Comparing stones in "virtual inventory"


Feb 18, 2011
While I'm not quite ready yet to buy the stone I want for my wedding ring, I'm enjoying the process of searching for it through the PS tool and others (specifically like those that allow searching on L/W ratio). It's pretty obvious on the PS search tool where virtual inventory is being listed, as the same exact stone will pop up for several vendors, sometimes with widely varying prices. One vendor in particular seems to consistently run 10 or more percent below the others, presumably they make this up through some combination of higher volume and lesser service. I currently have two "virtual" stones that I'm pretty interested in, and I'm wondering how, once I have a third picked out and couple more bucks in savings, I'd go about comparing them. I'm looking at emerald cuts, so there really needs to be an eyeball evaluation rather than simple number crunching. Is it possible to have vendors ship 3 such stones to a local GIA-certified gemologist for me to pick from? Or would I be stuck picking the most expensive vendor on the basis that they're the only ones who would call all three stones in and give me pictures and/or have them evaluated by an in-house gemologist?

Regular Guy

Jul 6, 2004

Even though you haven't been answered yet...I wonder if the answer isn't easy. But...I don't have it.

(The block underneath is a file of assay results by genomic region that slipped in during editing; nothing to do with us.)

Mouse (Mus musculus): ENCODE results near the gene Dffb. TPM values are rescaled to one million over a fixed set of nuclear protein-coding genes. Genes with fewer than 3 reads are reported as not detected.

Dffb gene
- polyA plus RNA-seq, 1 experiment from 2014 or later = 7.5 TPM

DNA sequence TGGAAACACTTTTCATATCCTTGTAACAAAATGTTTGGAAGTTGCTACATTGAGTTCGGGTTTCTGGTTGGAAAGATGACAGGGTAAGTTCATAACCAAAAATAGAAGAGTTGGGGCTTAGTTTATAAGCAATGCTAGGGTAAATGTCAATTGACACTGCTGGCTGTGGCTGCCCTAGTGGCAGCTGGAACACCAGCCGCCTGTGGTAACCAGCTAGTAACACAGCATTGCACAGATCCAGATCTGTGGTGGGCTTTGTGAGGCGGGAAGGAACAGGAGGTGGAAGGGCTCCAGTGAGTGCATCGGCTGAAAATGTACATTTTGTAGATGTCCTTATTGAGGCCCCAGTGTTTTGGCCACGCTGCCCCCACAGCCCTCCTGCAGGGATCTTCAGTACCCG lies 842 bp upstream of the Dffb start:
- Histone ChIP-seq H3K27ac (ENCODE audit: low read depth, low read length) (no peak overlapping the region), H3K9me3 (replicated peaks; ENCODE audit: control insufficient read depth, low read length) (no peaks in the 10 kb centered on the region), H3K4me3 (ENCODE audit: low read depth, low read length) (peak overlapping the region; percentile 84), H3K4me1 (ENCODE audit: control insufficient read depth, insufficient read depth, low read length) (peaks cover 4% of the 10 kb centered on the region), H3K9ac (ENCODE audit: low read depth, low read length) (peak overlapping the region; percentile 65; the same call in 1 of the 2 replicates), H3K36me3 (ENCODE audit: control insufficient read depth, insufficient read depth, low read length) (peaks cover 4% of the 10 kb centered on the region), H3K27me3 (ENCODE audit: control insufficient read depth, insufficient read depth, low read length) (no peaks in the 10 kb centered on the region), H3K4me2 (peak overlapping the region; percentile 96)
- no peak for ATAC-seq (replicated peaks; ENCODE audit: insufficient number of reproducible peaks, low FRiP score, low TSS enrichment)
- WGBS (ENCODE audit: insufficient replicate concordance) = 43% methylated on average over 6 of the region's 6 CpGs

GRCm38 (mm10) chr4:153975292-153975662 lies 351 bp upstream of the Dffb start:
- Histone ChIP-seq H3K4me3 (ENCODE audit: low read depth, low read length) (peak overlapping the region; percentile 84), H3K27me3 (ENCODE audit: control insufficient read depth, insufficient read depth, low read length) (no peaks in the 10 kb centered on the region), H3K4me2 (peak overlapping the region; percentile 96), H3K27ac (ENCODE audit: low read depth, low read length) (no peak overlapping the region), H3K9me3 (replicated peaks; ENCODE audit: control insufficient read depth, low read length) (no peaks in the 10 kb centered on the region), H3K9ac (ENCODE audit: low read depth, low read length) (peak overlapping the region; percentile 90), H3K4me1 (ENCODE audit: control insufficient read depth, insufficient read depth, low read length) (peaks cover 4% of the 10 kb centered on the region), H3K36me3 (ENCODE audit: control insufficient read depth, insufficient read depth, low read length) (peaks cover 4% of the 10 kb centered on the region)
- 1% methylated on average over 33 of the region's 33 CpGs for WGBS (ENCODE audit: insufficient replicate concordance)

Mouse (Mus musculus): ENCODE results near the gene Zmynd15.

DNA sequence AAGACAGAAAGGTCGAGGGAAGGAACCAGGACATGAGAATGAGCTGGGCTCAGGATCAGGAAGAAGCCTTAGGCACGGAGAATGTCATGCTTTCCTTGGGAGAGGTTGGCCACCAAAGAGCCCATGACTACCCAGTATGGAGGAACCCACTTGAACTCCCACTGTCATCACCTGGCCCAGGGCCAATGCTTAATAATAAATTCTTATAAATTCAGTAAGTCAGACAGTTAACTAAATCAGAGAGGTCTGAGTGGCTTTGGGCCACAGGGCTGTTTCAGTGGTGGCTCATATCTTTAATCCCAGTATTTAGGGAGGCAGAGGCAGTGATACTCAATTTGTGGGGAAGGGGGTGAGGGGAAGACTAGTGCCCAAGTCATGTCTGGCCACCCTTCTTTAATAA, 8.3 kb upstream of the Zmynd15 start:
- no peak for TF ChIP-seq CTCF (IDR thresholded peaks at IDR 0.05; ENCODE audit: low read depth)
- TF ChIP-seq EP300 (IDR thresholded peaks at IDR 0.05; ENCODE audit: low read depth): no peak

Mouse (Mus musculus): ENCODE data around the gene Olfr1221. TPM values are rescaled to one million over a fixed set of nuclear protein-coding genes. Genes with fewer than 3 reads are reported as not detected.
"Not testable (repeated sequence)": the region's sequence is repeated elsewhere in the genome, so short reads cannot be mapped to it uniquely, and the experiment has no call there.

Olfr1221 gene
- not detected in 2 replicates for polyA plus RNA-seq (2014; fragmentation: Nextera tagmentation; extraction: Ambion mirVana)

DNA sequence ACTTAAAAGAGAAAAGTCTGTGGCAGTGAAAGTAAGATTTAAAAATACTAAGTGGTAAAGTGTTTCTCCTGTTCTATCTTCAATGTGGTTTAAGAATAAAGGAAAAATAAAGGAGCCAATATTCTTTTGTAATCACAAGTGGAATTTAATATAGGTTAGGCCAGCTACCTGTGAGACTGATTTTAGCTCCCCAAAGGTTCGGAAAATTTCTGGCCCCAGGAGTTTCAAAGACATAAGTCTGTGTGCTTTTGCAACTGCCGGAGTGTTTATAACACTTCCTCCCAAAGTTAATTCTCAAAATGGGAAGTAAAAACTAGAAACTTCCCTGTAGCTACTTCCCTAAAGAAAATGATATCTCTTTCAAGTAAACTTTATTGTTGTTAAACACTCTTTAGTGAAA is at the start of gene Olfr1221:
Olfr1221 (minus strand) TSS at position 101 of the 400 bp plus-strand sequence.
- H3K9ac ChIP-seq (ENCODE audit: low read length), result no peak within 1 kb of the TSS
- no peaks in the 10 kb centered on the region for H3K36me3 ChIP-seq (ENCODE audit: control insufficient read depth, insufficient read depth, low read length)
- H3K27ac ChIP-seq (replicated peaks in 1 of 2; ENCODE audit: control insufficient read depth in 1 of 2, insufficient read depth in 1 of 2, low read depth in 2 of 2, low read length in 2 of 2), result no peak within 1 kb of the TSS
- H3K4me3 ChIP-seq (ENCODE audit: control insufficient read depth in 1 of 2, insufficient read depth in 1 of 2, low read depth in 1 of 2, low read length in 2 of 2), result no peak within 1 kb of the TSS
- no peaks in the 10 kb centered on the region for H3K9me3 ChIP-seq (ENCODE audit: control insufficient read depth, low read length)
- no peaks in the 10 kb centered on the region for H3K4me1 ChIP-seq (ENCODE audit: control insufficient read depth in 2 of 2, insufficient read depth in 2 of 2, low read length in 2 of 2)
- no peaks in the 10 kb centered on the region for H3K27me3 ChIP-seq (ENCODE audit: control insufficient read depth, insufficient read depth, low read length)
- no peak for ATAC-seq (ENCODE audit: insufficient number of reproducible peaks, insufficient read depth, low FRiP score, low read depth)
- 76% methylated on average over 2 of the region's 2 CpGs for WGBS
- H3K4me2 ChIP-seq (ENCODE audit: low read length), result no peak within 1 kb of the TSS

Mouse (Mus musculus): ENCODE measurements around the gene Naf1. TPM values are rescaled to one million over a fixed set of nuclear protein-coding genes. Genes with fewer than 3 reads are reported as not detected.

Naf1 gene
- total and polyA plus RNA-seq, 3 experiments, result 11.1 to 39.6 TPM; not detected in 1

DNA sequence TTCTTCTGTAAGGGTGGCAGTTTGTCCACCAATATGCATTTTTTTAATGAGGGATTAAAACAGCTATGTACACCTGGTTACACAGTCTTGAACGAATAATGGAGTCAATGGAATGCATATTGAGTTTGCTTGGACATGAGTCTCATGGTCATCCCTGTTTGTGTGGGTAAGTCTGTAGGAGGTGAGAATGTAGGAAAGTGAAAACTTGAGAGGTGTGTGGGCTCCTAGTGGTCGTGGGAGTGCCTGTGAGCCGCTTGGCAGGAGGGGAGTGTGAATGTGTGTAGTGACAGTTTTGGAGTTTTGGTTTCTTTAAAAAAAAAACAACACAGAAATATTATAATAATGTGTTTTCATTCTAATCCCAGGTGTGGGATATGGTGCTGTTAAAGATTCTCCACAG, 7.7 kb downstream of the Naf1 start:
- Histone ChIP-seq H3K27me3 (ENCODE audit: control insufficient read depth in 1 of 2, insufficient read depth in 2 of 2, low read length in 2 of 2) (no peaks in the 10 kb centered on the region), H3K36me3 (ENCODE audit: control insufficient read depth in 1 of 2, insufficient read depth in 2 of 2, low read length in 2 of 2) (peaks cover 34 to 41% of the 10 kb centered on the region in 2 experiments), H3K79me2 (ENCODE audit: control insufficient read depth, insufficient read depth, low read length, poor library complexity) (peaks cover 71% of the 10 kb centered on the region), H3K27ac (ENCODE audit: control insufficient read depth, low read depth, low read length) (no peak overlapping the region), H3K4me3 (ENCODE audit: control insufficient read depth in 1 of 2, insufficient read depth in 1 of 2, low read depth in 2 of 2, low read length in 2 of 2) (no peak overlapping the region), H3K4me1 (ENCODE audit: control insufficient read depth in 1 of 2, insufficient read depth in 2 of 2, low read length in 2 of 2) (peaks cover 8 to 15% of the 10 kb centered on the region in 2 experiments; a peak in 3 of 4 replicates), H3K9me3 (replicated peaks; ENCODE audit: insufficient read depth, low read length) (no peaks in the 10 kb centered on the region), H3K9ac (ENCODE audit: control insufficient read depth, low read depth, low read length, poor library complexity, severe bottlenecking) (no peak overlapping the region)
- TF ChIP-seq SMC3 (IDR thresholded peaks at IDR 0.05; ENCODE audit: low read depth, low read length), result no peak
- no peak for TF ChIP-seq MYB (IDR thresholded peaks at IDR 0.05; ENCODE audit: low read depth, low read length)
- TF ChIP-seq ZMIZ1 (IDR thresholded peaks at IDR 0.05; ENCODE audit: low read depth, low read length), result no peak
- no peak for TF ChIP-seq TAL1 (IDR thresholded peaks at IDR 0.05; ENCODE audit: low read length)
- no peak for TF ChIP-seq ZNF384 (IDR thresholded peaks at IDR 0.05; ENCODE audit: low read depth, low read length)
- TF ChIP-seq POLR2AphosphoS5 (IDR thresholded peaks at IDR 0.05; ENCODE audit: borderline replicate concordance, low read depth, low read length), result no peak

If you'd said...identify one that's promising, and do as you say, I don't think there's any doubt that you have the system down. Your desire for 3 seems reasonable, if not formulaic, though...then again...the number might have been 7 or more from the point of view of optimizing.

I hope someone else will reply.

Otherwise, it would seem a B&M might generally try to do the sort of thing you mention natively, have you look at 3 of theirs, and go forward. But, searching virtually, with your using them as a "pass through" agent (which they may not represent themselves as anything else), you might simply do the following:

If 3 or more vendors, pick the guy in the middle you'd prefer not to use as a first choice, but could, tell them your thinking, and fish for how they typically do it, propose your idea here, or a version close to it, based on their feedback, and tell them you'll get back to them. Then, based on what you've worked out, propose the same logic for your favored, less expensive vendor.

Unless, of course, you DO want to engage the particular expertise of one of the named vendors. For that, of course, you're leaving the commodity nature of the bargain, and should expect to pay a premium for that.

Ira Z.
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